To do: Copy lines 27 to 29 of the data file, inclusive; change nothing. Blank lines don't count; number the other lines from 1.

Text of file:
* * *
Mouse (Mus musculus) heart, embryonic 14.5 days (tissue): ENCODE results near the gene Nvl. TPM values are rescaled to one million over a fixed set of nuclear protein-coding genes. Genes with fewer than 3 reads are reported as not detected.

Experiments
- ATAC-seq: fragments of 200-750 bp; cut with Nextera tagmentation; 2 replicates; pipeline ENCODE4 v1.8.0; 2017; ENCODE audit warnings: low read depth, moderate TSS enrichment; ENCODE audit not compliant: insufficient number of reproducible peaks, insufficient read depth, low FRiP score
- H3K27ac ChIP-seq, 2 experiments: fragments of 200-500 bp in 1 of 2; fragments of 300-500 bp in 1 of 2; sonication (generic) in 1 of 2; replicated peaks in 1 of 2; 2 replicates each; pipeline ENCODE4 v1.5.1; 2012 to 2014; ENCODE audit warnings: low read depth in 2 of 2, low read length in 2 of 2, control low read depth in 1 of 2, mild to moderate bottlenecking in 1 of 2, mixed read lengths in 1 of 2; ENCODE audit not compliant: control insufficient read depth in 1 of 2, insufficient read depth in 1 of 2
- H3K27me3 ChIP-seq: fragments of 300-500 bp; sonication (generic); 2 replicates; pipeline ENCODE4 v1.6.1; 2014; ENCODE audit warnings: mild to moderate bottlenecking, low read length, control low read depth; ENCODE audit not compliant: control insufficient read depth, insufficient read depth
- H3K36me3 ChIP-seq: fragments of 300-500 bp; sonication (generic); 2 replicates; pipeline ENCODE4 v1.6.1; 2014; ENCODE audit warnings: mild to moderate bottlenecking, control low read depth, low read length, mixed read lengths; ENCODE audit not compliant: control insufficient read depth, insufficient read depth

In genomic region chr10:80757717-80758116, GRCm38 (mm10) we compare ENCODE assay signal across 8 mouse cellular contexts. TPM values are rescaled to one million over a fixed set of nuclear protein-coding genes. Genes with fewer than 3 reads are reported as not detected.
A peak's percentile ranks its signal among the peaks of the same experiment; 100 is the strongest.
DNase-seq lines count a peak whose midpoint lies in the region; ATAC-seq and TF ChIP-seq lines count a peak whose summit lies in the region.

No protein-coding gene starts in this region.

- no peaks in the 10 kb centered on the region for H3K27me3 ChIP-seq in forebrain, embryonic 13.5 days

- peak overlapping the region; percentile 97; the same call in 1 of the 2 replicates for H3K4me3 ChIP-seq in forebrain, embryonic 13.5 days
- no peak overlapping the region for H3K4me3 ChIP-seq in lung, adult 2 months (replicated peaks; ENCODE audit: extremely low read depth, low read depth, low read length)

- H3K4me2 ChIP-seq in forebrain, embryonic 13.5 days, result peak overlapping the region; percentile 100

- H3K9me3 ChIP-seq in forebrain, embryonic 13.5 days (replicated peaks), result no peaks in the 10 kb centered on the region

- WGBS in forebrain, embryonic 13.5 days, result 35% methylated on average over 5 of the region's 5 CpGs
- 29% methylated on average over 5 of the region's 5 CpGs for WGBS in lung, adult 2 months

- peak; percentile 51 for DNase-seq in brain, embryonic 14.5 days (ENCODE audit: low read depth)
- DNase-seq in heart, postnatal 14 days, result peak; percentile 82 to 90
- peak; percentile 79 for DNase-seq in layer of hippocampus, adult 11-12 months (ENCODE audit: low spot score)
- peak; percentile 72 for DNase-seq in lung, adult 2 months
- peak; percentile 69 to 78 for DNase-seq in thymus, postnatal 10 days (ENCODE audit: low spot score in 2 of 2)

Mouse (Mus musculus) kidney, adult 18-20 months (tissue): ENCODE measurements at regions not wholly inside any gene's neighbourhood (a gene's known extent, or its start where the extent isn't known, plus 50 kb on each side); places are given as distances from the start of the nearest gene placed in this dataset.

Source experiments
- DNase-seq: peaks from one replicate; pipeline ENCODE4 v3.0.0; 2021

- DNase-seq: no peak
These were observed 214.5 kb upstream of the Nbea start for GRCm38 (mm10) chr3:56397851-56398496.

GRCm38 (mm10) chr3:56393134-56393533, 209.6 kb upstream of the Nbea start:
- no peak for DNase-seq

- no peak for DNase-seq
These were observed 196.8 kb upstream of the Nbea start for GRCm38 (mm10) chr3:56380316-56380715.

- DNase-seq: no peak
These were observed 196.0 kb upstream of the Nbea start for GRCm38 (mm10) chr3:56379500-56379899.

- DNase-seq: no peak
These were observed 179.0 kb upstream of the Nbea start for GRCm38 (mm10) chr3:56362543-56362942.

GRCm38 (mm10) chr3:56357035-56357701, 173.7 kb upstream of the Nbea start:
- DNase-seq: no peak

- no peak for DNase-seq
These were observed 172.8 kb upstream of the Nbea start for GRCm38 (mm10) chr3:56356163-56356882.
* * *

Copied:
These were observed 214.5 kb upstream of the Nbea start for GRCm38 (mm10) chr3:56397851-56398496.

GRCm38 (mm10) chr3:56393134-56393533, 209.6 kb upstream of the Nbea start:
- no peak for DNase-seq